Military News

Thursday, June 25, 2015

F-18 Hornets at NE15: Lessons learned on how to communicate from a force multiplier

by Staff Sgt. William Banton
NE15 Joint Information Bureau Public Affairs


6/25/2015 - JOINT BASE ELMENDORF-RICHARDSON, Alaska -- Exercise Northern Edge 2015 played host to a "force multiplier" capability giving operational commanders flexibility when employing tactical aircraft in a rapidly changing battle scenario.

The F/A-18 Hornet strike fighter is according to Navy.mil the nation's first strike fighter, was designed for traditional strike applications such as interdiction and close air support without compromising its fighter capabilities. But how do you integrate traditional strike applications in to the Northern Edge exercise environment, which is designed to sharpen tactical combat skills, improve command, control and communication relationships, and develop joint interoperability?

"A lot of the tactics are very similar [between the services], obviously there are different capabilities on both sides but for the most part, at the base line, the tactics are relatively similar," U.S. Navy Lt. Nicholas Fritzhand, F/A-18, weapons systems officer. "It's the language we use to talk about things, which is completely different now. "

NE-15 provides a unique opportunity to increase operational knowledge of other services airframes, however, for the most part, the tactical mission sets different airframes preform are similar across all branches, he said. For example, a Navy fighter is capable of doing escorts and fleet air defense but if it was assigned an attack mission it would also be able to perform force projection, interdiction and close and deep air support.

"The learning process for us is getting there after an event," Fritzhand said. "The [mission] will take us an hour of being in the sky fighting, but we will spend four hours debriefing."

Part of this process takes place as the pilots unwind from the day's events.

"We may end (the day) drawing arrows (representing the day's events) saying 'okay when we do this the Air Force uses that kind of language,'" he said.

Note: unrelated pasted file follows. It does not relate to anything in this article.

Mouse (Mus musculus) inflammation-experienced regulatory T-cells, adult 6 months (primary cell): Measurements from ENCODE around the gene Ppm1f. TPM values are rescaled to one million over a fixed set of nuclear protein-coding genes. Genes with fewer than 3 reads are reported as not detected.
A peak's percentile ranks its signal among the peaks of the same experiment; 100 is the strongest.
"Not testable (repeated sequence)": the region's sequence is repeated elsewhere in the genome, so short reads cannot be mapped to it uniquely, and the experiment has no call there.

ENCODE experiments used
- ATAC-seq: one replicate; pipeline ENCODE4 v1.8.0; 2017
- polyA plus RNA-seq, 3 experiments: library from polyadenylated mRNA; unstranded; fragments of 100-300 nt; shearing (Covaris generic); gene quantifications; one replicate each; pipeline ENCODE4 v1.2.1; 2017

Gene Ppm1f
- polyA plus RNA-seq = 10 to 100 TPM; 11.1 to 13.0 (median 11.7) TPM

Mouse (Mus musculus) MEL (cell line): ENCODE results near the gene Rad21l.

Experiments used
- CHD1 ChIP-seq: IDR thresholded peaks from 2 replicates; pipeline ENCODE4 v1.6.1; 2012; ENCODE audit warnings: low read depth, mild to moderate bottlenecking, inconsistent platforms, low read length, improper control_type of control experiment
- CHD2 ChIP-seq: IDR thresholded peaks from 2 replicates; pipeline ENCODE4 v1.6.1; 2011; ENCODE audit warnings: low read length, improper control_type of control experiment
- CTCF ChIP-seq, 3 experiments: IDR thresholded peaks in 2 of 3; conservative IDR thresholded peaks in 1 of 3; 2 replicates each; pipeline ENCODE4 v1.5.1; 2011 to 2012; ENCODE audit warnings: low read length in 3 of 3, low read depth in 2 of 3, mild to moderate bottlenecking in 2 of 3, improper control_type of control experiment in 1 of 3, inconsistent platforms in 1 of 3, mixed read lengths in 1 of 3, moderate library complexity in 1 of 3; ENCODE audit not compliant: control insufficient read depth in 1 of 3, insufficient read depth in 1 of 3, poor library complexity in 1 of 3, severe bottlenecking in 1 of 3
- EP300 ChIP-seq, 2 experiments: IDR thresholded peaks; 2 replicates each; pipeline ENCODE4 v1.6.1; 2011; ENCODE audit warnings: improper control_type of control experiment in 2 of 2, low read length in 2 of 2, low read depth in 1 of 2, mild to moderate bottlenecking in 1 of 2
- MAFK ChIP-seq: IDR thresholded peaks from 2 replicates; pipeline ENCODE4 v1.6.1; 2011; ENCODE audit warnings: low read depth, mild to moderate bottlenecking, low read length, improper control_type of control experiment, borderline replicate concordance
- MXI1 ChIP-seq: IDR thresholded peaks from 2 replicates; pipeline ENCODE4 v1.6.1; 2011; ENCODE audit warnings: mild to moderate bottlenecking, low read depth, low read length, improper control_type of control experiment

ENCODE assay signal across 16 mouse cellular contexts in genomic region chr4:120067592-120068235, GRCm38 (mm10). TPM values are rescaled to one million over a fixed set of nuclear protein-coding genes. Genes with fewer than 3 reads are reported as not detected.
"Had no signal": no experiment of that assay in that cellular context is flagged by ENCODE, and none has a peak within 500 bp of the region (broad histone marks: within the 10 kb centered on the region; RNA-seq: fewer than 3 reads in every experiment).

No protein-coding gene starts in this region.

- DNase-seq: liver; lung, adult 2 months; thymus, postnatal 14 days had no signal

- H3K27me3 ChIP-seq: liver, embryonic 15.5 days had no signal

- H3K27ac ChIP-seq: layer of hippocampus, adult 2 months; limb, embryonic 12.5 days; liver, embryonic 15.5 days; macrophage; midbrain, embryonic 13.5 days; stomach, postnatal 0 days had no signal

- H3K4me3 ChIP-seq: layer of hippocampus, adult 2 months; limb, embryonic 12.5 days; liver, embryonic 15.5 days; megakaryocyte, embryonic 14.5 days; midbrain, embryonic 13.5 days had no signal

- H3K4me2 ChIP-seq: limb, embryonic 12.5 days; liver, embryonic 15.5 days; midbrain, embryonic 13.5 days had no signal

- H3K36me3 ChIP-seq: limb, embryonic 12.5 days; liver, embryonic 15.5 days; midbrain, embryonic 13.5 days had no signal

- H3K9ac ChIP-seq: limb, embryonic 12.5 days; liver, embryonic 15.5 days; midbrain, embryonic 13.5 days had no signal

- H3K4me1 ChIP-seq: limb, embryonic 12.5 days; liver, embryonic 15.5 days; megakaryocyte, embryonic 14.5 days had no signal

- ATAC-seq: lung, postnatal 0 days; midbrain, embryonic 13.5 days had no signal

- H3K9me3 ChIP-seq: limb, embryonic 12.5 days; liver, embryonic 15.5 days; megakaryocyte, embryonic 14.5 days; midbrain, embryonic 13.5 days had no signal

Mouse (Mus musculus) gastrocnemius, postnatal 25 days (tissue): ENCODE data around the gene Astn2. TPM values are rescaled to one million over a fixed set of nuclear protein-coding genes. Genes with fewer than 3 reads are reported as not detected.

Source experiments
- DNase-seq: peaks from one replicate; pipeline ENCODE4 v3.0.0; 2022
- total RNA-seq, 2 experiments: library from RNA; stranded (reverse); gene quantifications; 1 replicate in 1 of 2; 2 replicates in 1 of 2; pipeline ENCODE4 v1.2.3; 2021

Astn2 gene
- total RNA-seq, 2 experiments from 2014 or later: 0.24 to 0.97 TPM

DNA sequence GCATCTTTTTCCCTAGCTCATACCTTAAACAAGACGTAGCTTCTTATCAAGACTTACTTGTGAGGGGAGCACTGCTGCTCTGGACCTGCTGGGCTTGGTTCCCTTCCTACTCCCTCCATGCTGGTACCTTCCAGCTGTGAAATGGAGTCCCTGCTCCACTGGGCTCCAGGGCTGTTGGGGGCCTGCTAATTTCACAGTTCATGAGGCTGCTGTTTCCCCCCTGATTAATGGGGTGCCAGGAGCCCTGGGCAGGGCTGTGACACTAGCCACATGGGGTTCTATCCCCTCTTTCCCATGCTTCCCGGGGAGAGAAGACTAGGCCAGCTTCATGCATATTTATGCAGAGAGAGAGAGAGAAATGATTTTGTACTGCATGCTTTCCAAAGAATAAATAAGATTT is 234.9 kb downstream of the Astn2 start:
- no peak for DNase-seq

An advantage to a joint exercise involving approximately 200 aircraft from all service branches and units including U.S. Pacific Command, Alaskan Command, U.S. Pacific Fleet, Pacific Air Forces, Marine Corps Forces Pacific, U.S. Army Pacific, Air Combat Command, Air Mobility Command, Air Force Materiel Command, Air National Guard, Air Force Reserve Command and U.S. Naval Reserve is the proximity to a knowledge base pilots usually don't have access to.

"Next door there is a Raptor squadron. Next to them there is an F-15 squadron. We are able to just go over there and ask these guys, 'hey, when you said that what does that mean? Would you mind coming over here and drawing us some arrows? What does your tactics involve when we set this kind of presentation,'" Fritzhand said.

These types of lessons are also carrying over to the maintainers who help keep the fighters flying.

"Not many people realize the amount of inspections and maintenance we do and the number of hours we put in," said Aviation Electrician's' Mate 3rd Class Lucas McLean.

People have spent days, if not weeks' worth of time, just to get one aircraft off the ground we don't want to put all that work to waste, he said.

"We have to exhaust every resource we have even if that means we have to go to every squadron and say 'we need this part' and if it's not available [the aircraft] is going to get bumped out,'" McLean said.

Like the pilots, a lot of the interaction and learning on how to operate within other branches environment happens after regular duty hours.

"It's great because they live a totally different life," McLean said. "It's like you're growing up and you have couple of brothers who all go different routes in life and then you get together at Christmas. Everyone wants to talk about what they do. Everyone has great stories. You get to hear about their experiences. Everyone does things slightly differently and you think your stuff is the coolest."

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